“I really feel very welcomed here at this school. It’s like one big family and the people are so nice. We all collaborated together. We talk to each other. I really don’t mind getting up in the morning and coming to work because it feels good. There’s no pressure, but we get things done,” Chamberlain said.
Fifth-year counselor Lisa Bronca, has taught violence and bullying prevention programs in classrooms, social skills and personal safety. She also helps eighth-grade students apply and transition into high school.
“I get really excited around this time of year when they start to get their acceptances and a lot of our kids go to some of the best schools in Philadelphia,” Bronca said.
Bregy receives support from the Home and School Association, too. President Danielle Zaidan has led the organization with event planning, fundraisers, weekly pretzel sales, monthy bake sales, healthy snacks on Fridays, the Santa’s Secret shop and the Valentine’s Day dances.
Wiler called Zaidan a phenomenal person because of her dedication to the school and students.
“These parents are just great. They helped with everything. They make life so much easier around here. Just anything that I ask them to do, they’re willing to be a part of it and do what they can do,” Chamberlain said.
The Home and School Association led the Reading is Fundamental Book Fair Feb. 13 through Feb. 17. Several tables were stacked with picture and chapter books, stationery items and colorful bookmarks. During the week of book selling, fifth-grader Kevin Khounkhamtan spent time looking for a new book. He said he enjoys reading because he learns new words.
Eighth-grade student council members Jamie Storms, president, Jayson Dougherty, vice president, Isabella Beate, treasurer and Kiera King,
secretary have seen Bregy transition under the new leadership of Wiler.
“The learning is definitely the best. The teachers are supportive. They always help you if you have a problem,” Dougherty said.
These students are still waiting to hear from their high schools.
Students like Beate have other responsibilities at Bregy. As school safety captain, she makes sure students get on their bus safely after-school.
“It’s more of a learning experience as you’re on the job. You start to see familiar faces,” Beate said.
“You get to help the students out,” eighth-grader Lavance Webb said.
“I’m not a safety, but I’d definitely know that I’d feel respected. I would feel honored to get picked to take that type of responsibility and get that job put in your hands,” Dougherty said.
In room 13, Sue Woolbert’s fourth-grade class drew a three-dimensional street with stores for their art projects. Nymerah King colored her picture using orange, yellow and red crayons known as the warm colors. Chyah Rhames colored her project with “cool colors” of blue, purple and green. Amanda Clancy said drawling the street was her favorite part of the project.
Despite the ability to express themselves in class, these students are engaged in reaching advanced levels on the PSSAs.
Michael Degori said he was ready for the tests and for fifth-grade.
“[Woolbert] is cool even though we never had a teacher that keeps pushing us. It’s really werid,” Degori said.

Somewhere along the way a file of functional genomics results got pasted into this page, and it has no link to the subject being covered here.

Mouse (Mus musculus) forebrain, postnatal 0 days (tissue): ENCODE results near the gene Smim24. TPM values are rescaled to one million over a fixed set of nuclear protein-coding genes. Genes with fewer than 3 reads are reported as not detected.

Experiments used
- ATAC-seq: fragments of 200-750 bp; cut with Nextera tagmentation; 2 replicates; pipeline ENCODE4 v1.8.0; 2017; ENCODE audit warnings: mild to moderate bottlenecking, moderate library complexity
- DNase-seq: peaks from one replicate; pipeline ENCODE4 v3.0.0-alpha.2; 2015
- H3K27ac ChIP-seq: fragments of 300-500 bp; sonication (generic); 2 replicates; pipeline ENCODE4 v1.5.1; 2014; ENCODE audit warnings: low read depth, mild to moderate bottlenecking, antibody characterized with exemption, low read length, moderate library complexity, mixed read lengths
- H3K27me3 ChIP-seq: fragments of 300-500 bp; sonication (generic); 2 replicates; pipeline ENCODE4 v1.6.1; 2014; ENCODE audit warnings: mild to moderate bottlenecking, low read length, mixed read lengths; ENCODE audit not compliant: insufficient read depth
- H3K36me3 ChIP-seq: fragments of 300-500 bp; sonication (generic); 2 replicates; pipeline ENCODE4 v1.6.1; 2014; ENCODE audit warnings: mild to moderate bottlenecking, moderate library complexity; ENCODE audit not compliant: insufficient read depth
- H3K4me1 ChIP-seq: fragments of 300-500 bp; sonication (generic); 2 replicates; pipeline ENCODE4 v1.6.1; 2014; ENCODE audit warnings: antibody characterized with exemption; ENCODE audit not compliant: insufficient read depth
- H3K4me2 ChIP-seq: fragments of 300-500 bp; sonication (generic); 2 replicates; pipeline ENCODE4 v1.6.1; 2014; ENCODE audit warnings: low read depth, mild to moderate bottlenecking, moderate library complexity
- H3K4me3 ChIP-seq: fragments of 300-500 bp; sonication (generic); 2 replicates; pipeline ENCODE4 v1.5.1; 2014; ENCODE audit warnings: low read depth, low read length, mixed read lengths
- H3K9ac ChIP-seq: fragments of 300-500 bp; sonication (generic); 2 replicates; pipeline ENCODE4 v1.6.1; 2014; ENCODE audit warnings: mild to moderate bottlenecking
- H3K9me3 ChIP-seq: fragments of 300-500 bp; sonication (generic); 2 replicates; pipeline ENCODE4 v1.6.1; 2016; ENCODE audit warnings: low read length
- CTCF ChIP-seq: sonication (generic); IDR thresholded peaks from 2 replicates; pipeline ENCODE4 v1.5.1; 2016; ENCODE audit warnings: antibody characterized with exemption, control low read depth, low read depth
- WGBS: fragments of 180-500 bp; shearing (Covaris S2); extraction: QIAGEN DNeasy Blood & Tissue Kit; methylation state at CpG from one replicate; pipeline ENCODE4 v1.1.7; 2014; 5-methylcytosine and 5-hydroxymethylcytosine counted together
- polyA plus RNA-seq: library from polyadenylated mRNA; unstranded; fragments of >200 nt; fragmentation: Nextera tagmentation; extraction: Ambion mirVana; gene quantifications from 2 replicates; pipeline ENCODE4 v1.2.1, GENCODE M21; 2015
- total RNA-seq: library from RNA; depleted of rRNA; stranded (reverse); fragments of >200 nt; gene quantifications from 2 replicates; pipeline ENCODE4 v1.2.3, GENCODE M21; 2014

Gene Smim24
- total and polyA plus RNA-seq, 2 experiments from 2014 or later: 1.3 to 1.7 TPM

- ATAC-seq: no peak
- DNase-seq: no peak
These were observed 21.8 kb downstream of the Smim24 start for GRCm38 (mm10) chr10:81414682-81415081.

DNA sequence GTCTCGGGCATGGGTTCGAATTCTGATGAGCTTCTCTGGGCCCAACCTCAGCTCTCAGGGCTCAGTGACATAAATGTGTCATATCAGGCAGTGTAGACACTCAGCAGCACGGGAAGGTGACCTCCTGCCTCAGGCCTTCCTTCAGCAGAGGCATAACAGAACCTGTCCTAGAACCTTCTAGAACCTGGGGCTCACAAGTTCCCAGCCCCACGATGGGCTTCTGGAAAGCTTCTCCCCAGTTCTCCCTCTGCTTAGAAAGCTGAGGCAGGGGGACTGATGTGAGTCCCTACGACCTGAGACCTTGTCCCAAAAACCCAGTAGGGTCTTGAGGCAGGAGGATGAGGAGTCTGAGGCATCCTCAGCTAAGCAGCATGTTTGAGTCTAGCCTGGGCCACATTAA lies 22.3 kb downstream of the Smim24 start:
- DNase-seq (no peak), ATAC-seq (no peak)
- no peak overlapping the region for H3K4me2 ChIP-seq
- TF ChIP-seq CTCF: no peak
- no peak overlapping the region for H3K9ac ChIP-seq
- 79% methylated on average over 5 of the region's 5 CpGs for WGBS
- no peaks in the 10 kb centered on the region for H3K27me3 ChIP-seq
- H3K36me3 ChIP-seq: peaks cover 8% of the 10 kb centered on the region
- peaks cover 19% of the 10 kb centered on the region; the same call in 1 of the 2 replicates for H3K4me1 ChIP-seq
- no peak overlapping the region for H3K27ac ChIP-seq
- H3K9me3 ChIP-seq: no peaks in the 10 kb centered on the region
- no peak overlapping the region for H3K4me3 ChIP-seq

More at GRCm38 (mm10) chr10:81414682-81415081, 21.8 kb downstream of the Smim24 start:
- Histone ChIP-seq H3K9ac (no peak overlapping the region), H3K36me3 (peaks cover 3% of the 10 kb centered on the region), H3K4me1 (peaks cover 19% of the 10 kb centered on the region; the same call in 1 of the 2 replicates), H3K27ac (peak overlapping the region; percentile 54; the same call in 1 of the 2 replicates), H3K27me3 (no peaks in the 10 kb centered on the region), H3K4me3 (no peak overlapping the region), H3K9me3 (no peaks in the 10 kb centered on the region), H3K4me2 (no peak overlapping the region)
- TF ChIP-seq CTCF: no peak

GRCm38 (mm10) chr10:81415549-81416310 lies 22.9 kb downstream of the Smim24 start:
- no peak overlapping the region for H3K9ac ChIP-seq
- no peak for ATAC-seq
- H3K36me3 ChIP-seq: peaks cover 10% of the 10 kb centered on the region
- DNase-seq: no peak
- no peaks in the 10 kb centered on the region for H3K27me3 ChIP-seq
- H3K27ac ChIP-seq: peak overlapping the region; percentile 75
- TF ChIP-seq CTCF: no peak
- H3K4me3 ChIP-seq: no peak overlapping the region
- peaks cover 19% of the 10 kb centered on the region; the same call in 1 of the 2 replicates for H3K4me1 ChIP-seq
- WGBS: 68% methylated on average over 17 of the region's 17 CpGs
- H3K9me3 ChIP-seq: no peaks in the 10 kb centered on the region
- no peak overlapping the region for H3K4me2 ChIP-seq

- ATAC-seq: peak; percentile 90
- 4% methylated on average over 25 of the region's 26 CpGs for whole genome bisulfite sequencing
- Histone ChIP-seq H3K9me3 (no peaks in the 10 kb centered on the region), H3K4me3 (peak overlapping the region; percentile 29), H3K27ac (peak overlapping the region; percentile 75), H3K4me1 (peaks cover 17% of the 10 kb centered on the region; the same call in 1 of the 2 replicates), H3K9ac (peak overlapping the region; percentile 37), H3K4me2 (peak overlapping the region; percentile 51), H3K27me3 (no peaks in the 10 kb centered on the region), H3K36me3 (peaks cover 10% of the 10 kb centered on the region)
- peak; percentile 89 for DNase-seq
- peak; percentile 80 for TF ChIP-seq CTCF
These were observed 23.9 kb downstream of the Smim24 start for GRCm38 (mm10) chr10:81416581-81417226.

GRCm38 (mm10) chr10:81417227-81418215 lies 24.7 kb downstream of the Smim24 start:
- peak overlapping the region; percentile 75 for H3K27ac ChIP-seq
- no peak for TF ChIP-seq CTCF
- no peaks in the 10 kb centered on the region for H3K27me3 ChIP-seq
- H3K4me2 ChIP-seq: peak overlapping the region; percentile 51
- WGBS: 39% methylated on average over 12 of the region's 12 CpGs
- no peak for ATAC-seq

In room eight, Valerie Mestichelli collected students’ math tests. Third-grader Amy Zhang said she enjoys math lessons.
“I like mostly learning about the right angles and the intersecting lines, since they’re new to me. I’ve been learning it since the first time my teacher taught me how to do it,” she said.
Zhang said she likes to draw, read, play piano and be with friends when she is bored.
As part of a math project, Ariana V. Flores, a fifth-grade student of the Girard Academic Music Program (GAMP), contacted the Philadelphia Affiliate of Komen for the Cure via email to assist her with a class project. After explaining why she chose the organization because of her grandmother’s loss to breast cancer, Flores met the Komen Philadelphia Affiliate CEO, Elaine Grobman, to learn more about the foundation. Since their meeting, Flores has spent time fundraising and as the co-captain of the “From the Hart” team in memory of her grandmother. Flores was awarded the February Pink Ribbon Honor. Grobman granted her the opportunity to represent Philadelphia in the 2012 Komen Philadelphia Race for the Cure Kids Dash.
Loesche students learn to recycle
Judith Rubin at Loesche Elementary helped students complete their first recycle project for the year. Rubin taught her second-grade class about recycling and found that recycled drink pouches make great folders. Students now have the opportunity to earn a drink pouch folder handmade by their teacher. Students also made posters for the lunchroom about how to save the earth. Check out the kids at Loesche and visit www.terracycle.net to learn more ways to save the Earth.
Bridesburg Elementary fights childhood cancer
The Bridesburg National Elementary Honor Society has taken on the challenge to help fight childhood cancer. Students in fourth- and fifth-grades sponsored, organized and ran an Alex's Lemonade Stand and Lemon Face Contest at the school for three days on Feb. 15-17 during lunchtimes and collected $800. They also plan on holding more stands and additional fundraising events throughout the year.
Philadelphia Eagles Youth program selects Comegys Elementary for project
Comegys Elementary School has been selected by the Eagles Youth Partnership to build a playground, paint murals inside and outside the school, install mosaic tile masterpieces and install a 50x75 foot artificial turf field this June.